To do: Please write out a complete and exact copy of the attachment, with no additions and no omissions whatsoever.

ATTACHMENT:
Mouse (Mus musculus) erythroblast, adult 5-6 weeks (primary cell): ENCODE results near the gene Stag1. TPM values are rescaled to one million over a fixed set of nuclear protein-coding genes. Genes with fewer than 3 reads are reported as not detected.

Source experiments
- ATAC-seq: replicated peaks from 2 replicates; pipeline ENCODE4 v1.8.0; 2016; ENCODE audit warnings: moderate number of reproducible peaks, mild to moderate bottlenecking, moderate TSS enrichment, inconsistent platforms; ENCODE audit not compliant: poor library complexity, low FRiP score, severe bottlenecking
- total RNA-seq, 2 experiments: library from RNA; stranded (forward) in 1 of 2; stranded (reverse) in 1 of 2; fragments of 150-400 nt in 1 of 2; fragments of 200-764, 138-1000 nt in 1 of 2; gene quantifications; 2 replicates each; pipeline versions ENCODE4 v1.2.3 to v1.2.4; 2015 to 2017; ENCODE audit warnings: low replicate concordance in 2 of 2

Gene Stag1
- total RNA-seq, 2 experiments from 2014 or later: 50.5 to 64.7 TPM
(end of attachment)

Mouse (Mus musculus) erythroblast, adult 5-6 weeks (primary cell): ENCODE results near the gene Stag1. TPM values are rescaled to one million over a fixed set of nuclear protein-coding genes. Genes with fewer than 3 reads are reported as not detected.

Source experiments
- ATAC-seq: replicated peaks from 2 replicates; pipeline ENCODE4 v1.8.0; 2016; ENCODE audit warnings: moderate number of reproducible peaks, mild to moderate bottlenecking, moderate TSS enrichment, inconsistent platforms; ENCODE audit not compliant: poor library complexity, low FRiP score, severe bottlenecking
- total RNA-seq, 2 experiments: library from RNA; stranded (forward) in 1 of 2; stranded (reverse) in 1 of 2; fragments of 150-400 nt in 1 of 2; fragments of 200-764, 138-1000 nt in 1 of 2; gene quantifications; 2 replicates each; pipeline versions ENCODE4 v1.2.3 to v1.2.4; 2015 to 2017; ENCODE audit warnings: low replicate concordance in 2 of 2

Gene Stag1
- total RNA-seq, 2 experiments from 2014 or later: 50.5 to 64.7 TPM